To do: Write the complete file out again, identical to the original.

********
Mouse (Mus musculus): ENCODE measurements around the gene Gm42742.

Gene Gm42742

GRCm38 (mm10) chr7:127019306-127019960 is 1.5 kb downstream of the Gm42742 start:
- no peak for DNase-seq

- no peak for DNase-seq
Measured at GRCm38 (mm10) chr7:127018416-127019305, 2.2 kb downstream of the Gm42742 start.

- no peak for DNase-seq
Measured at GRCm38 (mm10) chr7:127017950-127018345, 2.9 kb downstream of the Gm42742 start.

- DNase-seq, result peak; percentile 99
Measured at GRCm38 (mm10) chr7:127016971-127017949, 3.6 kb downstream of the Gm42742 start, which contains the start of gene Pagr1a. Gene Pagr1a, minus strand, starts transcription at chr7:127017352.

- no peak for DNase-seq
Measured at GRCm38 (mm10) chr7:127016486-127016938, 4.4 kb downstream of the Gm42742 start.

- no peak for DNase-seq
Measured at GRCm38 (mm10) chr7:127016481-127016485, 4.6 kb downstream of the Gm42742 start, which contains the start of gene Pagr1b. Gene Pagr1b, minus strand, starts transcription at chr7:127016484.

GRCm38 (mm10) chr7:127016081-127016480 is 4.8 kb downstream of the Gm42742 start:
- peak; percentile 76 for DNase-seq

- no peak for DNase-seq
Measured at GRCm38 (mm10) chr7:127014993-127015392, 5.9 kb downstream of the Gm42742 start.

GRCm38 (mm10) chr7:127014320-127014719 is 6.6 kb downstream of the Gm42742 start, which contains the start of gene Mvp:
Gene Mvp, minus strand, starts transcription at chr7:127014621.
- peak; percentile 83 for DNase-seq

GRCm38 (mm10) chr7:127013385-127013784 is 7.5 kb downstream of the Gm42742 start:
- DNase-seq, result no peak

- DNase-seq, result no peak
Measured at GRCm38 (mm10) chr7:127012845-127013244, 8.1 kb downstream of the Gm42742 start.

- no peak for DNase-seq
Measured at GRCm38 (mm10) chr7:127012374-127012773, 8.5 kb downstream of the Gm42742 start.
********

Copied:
Mouse (Mus musculus): ENCODE measurements around the gene Gm42742.

Gene Gm42742

GRCm38 (mm10) chr7:127019306-127019960 is 1.5 kb downstream of the Gm42742 start:
- no peak for DNase-seq

- no peak for DNase-seq
Measured at GRCm38 (mm10) chr7:127018416-127019305, 2.2 kb downstream of the Gm42742 start.

- no peak for DNase-seq
Measured at GRCm38 (mm10) chr7:127017950-127018345, 2.9 kb downstream of the Gm42742 start.

- DNase-seq, result peak; percentile 99
Measured at GRCm38 (mm10) chr7:127016971-127017949, 3.6 kb downstream of the Gm42742 start, which contains the start of gene Pagr1a. Gene Pagr1a, minus strand, starts transcription at chr7:127017352.

- no peak for DNase-seq
Measured at GRCm38 (mm10) chr7:127016486-127016938, 4.4 kb downstream of the Gm42742 start.

- no peak for DNase-seq
Measured at GRCm38 (mm10) chr7:127016481-127016485, 4.6 kb downstream of the Gm42742 start, which contains the start of gene Pagr1b. Gene Pagr1b, minus strand, starts transcription at chr7:127016484.

GRCm38 (mm10) chr7:127016081-127016480 is 4.8 kb downstream of the Gm42742 start:
- peak; percentile 76 for DNase-seq

- no peak for DNase-seq
Measured at GRCm38 (mm10) chr7:127014993-127015392, 5.9 kb downstream of the Gm42742 start.

GRCm38 (mm10) chr7:127014320-127014719 is 6.6 kb downstream of the Gm42742 start, which contains the start of gene Mvp:
Gene Mvp, minus strand, starts transcription at chr7:127014621.
- peak; percentile 83 for DNase-seq

GRCm38 (mm10) chr7:127013385-127013784 is 7.5 kb downstream of the Gm42742 start:
- DNase-seq, result no peak

- DNase-seq, result no peak
Measured at GRCm38 (mm10) chr7:127012845-127013244, 8.1 kb downstream of the Gm42742 start.

- no peak for DNase-seq
Measured at GRCm38 (mm10) chr7:127012374-127012773, 8.5 kb downstream of the Gm42742 start.